• Develop data collections to incorporate a range of health risk factors, including  behavioural, biomedical,  environmental, occupational and other socioeconomic  factors,  recognising the priority  of special needs groups.   In  particular,  introduce a  series  of  national surveys  that include  biological  measurement of major  modifiable  risk factors  as part  of Australia’s  national health  information system.
  • Coordinate behavioural risk factor  surveys to promote  best practice and development consistent  with a continuous nationwide chronic disease   and   associated   risk   factor   information  and   monitoring system.
  • Establish   ongoing   programs  for   collection   of  information  from previous  ad  hoc  national surveys  on  key  topics,  especially  mental health,  nutrition and oral health.
  • Continue the  development and  collection  of information on  public health  expenditure.
  • Support  the National Public Health  Partnership to implement  other recommendations of the National Public Health  Information Development Plan 1999.

Equity and access

  • Build on existing development of analytical  techniques  for reporting on health  inequalities  and on the health  of vulnerable  populations.
  • Subject to the constraints of privacy legislation,  utilise emerging geo- coding   capability   of  population  health   and   health   service  data systems to facilitate  analysis of service-specific access.

Health labour force

  • Review  the  frequency,  content   and  methodology of  health  labour force  collections   against  contemporary  planning   needs,  especially where the geographic  distribution, skill levels and numbers  of professionals do not  match  consumer  demand  and  where  structural change such as corporatisation and contracting arrangements are changing  the organisation of service provision.

Performance of the health system

  • Undertake data  development, expanded collections  and, where necessary,   implement   new   collections   to   facilitate   the   National Health   Performance  Committee’s   reporting  of  performance indicators under  the  National Health  Performance Framework and the  AIHW’s  reporting  of  indicators  for  National Health   Priority Areas.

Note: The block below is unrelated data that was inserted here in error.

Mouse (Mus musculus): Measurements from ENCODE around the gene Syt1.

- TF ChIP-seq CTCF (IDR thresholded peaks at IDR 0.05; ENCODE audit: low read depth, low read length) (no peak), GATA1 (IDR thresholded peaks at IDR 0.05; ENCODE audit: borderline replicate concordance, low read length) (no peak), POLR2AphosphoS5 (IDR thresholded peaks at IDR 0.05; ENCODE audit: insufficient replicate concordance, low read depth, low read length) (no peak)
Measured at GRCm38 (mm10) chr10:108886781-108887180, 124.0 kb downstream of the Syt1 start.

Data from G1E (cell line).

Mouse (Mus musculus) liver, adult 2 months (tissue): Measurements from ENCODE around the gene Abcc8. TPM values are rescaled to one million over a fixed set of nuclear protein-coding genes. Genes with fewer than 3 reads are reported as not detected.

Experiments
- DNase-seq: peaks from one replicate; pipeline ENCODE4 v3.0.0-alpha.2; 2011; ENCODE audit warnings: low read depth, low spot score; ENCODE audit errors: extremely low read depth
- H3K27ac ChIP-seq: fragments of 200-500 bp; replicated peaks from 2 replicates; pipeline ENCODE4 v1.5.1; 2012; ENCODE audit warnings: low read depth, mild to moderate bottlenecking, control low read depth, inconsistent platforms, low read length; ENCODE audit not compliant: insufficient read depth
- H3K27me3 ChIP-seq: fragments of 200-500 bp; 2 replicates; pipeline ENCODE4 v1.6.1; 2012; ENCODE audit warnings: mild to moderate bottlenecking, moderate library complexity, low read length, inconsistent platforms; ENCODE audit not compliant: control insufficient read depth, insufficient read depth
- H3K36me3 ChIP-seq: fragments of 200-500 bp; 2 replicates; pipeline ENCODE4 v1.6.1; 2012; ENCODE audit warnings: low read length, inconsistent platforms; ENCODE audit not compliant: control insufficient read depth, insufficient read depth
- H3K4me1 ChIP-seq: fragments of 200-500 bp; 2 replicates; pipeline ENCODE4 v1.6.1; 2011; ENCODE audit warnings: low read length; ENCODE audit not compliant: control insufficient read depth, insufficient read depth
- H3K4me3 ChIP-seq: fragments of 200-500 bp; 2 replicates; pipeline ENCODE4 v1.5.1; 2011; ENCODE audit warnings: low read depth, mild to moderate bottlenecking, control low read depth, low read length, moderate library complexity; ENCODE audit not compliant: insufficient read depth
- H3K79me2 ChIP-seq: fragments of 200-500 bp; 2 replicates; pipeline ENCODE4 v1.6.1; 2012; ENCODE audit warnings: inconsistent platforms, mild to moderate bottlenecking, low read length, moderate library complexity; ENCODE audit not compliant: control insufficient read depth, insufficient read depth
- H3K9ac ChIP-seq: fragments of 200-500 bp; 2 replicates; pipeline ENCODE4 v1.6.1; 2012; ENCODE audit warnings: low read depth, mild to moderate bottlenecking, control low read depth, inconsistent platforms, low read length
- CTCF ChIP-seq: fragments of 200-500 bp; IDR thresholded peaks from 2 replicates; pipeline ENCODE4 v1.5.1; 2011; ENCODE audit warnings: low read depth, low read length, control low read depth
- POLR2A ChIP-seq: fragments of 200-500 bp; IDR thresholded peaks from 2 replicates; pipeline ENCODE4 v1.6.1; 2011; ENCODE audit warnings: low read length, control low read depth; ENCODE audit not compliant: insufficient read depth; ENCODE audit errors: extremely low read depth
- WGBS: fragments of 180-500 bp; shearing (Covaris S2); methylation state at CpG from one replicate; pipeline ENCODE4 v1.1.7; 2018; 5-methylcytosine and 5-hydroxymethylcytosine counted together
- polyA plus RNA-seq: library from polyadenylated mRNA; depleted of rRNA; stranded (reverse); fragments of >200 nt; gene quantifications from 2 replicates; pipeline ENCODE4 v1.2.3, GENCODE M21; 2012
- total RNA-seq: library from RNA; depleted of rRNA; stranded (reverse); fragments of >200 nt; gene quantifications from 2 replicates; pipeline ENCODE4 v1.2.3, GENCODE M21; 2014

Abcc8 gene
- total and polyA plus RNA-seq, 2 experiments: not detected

• Develop a national minimum  data set for public sector financial data of adequate quality  for  comparative analysis  of health  system  and unit costs.
  • Develop  summary  health  measures  to  ensure  that  valid  Australian indicator data are available for reporting by the Organization for Economic Cooperation and Development (OECD) in its Wellbeing Indicators Program  and  by the World  Health  Organization (WHO) in the World  Health  Report.

Standards and classification

  • Implement   recommendations  from   the   Review   of  the   National Health  Data  Dictionary, March  2001,  including  upgrading the Knowledgebase as a national health (and welfare) data standards registry and consolidating the National Health  Information Model as an organising  structure for health  metadata.
  • Establish   processes   for   developing,   agreeing   and   maintaining national classification  systems  and  links  with  coding  systems  in all health  settings.

Management of health information

  • Commission regular  and  systematic  review and  enhancement of the timeliness, accuracy and completeness  of national minimum  data sets and other  major  national collections.
  • Negotiate for  the  reduction of overlap  and  duplication in national health  data  collections.
  • Develop   and   implement   best   practice   guidelines,   protocols  and standards for data development, collection, compilation, analysis and dissemination,  including  common   protocols  for  access  to jurisdictional data to promote  their use for research and analysis and increasing  the range of data  available  electronically.
  • Advocate  for  adoption  of  statistical   best  practice   in  information privacy regimes, including rules for statistical use of unique client identifiers.